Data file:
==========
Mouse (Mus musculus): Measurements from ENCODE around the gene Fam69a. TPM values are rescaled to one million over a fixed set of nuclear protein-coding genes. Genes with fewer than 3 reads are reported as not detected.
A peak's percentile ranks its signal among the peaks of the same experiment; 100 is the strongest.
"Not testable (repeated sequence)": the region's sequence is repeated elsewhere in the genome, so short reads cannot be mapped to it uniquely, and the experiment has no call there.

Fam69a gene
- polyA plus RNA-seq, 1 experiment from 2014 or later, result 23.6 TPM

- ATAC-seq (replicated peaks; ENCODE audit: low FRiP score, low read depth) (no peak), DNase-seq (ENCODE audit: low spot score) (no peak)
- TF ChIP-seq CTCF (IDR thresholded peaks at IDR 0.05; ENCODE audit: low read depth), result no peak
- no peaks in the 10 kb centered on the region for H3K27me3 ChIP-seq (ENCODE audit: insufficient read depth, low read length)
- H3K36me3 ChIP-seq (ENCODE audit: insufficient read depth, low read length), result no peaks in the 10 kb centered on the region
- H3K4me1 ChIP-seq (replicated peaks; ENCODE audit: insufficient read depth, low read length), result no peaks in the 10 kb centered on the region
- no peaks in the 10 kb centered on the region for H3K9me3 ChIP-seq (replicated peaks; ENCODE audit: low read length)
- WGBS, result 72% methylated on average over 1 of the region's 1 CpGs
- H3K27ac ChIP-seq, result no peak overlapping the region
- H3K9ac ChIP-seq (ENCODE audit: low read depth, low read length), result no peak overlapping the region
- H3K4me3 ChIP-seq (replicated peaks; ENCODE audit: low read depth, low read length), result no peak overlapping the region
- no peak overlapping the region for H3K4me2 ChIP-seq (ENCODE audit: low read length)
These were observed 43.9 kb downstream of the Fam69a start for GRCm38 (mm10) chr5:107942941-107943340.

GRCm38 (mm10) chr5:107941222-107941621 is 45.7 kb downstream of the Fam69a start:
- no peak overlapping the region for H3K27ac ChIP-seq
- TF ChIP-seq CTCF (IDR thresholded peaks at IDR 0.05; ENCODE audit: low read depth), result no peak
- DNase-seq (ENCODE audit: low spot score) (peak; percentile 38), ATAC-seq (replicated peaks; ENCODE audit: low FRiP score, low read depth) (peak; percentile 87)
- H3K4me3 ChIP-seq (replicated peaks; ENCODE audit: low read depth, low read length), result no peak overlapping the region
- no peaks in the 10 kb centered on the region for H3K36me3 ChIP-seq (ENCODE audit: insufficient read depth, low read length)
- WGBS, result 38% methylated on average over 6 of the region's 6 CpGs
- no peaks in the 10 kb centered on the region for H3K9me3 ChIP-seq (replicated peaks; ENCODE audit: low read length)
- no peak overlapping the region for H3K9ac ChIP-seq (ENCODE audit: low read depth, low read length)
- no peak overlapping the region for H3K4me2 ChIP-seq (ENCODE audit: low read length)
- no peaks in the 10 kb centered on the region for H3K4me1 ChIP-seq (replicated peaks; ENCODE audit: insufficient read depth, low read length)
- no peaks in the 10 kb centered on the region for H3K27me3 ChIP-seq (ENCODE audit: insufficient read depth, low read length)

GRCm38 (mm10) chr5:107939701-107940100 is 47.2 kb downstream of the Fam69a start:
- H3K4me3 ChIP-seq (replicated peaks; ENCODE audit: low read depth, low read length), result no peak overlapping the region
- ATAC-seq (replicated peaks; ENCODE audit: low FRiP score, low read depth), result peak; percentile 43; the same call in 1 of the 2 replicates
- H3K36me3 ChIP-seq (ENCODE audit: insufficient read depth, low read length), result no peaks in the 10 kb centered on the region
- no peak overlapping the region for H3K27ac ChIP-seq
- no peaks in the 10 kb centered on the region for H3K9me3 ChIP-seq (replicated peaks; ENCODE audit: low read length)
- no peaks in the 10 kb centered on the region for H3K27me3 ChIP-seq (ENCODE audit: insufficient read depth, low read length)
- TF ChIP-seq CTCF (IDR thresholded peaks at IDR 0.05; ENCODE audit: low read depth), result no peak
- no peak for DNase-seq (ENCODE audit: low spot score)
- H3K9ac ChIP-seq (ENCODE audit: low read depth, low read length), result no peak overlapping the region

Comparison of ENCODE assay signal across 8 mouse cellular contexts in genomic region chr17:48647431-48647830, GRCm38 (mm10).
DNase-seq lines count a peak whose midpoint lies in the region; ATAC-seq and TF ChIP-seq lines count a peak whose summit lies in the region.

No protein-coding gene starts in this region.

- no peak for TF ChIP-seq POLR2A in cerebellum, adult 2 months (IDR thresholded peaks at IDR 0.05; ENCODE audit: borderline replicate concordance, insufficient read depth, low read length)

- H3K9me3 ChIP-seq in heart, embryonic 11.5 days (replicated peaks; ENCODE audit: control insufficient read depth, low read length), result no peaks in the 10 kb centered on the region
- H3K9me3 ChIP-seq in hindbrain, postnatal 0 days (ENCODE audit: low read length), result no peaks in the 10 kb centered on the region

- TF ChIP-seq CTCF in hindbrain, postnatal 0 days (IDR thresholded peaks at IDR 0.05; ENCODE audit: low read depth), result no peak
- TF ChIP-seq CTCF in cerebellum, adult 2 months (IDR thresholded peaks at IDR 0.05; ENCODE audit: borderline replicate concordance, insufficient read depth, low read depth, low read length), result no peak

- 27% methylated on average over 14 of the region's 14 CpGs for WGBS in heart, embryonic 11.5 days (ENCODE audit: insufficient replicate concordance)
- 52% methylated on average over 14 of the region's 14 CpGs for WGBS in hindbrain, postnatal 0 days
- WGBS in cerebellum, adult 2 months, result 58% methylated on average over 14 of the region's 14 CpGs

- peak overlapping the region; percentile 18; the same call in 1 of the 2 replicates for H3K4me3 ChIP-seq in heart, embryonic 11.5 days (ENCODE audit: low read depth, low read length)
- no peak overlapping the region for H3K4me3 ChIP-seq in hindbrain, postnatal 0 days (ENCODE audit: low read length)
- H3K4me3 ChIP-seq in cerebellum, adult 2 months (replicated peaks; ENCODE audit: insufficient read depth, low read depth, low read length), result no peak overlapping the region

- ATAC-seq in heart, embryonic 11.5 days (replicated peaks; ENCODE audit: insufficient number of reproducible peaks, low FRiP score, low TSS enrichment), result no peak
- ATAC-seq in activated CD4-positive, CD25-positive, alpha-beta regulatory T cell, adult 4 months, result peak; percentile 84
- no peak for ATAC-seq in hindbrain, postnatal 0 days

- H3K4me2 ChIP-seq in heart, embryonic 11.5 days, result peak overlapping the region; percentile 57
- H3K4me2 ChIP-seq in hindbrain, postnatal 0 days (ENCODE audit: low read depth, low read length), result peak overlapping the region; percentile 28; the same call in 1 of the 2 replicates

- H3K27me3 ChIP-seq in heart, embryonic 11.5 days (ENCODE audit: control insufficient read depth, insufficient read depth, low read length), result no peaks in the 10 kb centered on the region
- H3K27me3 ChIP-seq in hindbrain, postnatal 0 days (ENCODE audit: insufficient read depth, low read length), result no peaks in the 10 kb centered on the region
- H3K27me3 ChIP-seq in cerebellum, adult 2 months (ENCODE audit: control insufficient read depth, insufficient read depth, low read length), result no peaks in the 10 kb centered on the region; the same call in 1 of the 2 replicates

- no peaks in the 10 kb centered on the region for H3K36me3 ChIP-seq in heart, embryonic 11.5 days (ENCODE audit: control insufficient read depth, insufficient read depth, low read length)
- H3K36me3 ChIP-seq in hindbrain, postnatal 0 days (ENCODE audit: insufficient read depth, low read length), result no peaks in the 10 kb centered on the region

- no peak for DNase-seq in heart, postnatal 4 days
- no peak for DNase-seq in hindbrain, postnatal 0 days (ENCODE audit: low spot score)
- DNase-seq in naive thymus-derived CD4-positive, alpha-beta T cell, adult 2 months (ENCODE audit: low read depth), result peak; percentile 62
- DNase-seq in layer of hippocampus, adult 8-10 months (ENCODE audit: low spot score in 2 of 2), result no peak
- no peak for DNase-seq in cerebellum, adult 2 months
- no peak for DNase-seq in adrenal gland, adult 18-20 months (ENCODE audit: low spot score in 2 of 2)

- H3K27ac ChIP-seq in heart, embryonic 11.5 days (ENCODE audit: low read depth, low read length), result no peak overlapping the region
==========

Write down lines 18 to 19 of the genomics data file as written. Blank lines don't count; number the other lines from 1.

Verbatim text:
GRCm38 (mm10) chr5:107941222-107941621 is 45.7 kb downstream of the Fam69a start:
- no peak overlapping the region for H3K27ac ChIP-seq